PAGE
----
9 Foods to Help You Lose Weight

Delicious foods that help you diet? It sounds too good to be true. No doubt: Weight loss comes down to simple math. You have to eat fewer calories than you burn. "Certain foods can help you shed body weight," says Heather Mangieri, RD, a spokeswoman for the Academy of Nutrition and Dietetics, "because they help you feel full longer and help curb cravings." Some even kick up your metabolism. So take this list when you go to the supermarket: Continue reading below... 1. Beans Inexpensive, filling, and versatile, beans are a great source of protein . Beans are also high in fiber and slow to digest. That means you feel full longer, which may stop you from eating more. 2. Soup Start a meal with a cup of soup, and you may end up eating less. It doesn't matter if the soup is chunky or pureed, as long as it's broth-based. You want to keep the soup to 100 to 150 calories a serving. So skip the dollops of cream and butter. 3. Dark Chocolate Want to enjoy chocolate bet

Beyond Willpower: Diet Quality and Quantity Matter

It's no secret that the amount of calories people eat and drink has a direct impact on their weight: Consume the same number of calories that the body burns over time, and weight stays stable. Consume more than the body burns, weight goes up. Less, weight goes down. But what about the type of calories: Does it matter whether they come from specific nutrients—fat, protein, or carbohydrate? Specific foods—whole grains or potato chips? Specific diets—the Mediterranean diet or the "Twinkie" diet? And what about when or where people consume their calories: Does eating breakfast make it easier to control weight? Does eating at fast-food restaurants make it harder? There's ample research on foods and diet patterns that protect against heart disease, stroke, diabetes, and other chronic conditions. The good news is that many of the foods that help prevent disease also seem to help with weight control—foods like whole grains, vegetables, fruits, and nuts. And many of the food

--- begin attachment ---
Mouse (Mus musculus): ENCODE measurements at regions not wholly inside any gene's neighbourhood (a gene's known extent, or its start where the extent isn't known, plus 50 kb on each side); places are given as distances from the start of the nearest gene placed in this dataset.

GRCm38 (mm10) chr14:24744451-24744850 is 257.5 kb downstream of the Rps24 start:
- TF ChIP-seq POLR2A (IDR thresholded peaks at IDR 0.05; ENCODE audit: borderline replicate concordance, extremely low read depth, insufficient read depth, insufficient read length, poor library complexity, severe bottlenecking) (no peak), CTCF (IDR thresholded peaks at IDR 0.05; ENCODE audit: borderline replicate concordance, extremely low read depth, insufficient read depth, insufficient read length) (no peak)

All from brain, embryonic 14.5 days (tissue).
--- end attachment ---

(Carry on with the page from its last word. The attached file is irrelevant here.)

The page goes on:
Macronutrients and Weight: Do Carbs, Protein, or Fat Matter?

When people eat controlled diets in laboratory studies, the percentage of calories from fat, protein, and carbohydrate do not seem to matter for weight loss. In studies where people can freely choose what they eat, there may be some benefits to a higher protein, lower carbohydrate approach. For chronic disease prevention, though, the quality and food sources of these nutrients matters more than their relative quantity in the diet. And the latest research suggests that the same diet quality message applies for weight control. --   Would you like to be part of this segment?   OR   DO YOU WANT TO   DONATE   TO SUPPORT ,?? Please contact us via our email:   blog-apps@hotmail.com    for procedures to follow.  Thanks for stopping by! Your feedback keeps me going.   Do follow on  Twitter: @oatzeal ALWAYS CHECK BACK FOR NEW POST, WE WILL ALWAYS UPDATE SOMETHING NEW EVERYDAY